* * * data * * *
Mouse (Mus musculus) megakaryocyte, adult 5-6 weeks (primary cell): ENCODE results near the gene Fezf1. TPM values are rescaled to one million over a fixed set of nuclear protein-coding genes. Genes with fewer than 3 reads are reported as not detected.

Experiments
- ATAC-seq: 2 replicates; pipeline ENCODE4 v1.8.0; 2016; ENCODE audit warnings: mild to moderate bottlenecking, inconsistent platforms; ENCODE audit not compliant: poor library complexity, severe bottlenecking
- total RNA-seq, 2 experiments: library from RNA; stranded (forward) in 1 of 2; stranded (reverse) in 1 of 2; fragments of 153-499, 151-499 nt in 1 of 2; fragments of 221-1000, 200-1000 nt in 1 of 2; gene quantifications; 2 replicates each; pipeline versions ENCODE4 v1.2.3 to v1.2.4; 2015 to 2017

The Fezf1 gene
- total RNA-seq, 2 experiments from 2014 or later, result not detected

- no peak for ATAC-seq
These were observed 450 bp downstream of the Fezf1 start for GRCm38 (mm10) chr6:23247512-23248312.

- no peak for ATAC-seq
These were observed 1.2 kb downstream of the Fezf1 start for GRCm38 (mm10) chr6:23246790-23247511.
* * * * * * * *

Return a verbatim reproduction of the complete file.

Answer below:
Mouse (Mus musculus) megakaryocyte, adult 5-6 weeks (primary cell): ENCODE results near the gene Fezf1. TPM values are rescaled to one million over a fixed set of nuclear protein-coding genes. Genes with fewer than 3 reads are reported as not detected.

Experiments
- ATAC-seq: 2 replicates; pipeline ENCODE4 v1.8.0; 2016; ENCODE audit warnings: mild to moderate bottlenecking, inconsistent platforms; ENCODE audit not compliant: poor library complexity, severe bottlenecking
- total RNA-seq, 2 experiments: library from RNA; stranded (forward) in 1 of 2; stranded (reverse) in 1 of 2; fragments of 153-499, 151-499 nt in 1 of 2; fragments of 221-1000, 200-1000 nt in 1 of 2; gene quantifications; 2 replicates each; pipeline versions ENCODE4 v1.2.3 to v1.2.4; 2015 to 2017

The Fezf1 gene
- total RNA-seq, 2 experiments from 2014 or later, result not detected

- no peak for ATAC-seq
These were observed 450 bp downstream of the Fezf1 start for GRCm38 (mm10) chr6:23247512-23248312.

- no peak for ATAC-seq
These were observed 1.2 kb downstream of the Fezf1 start for GRCm38 (mm10) chr6:23246790-23247511.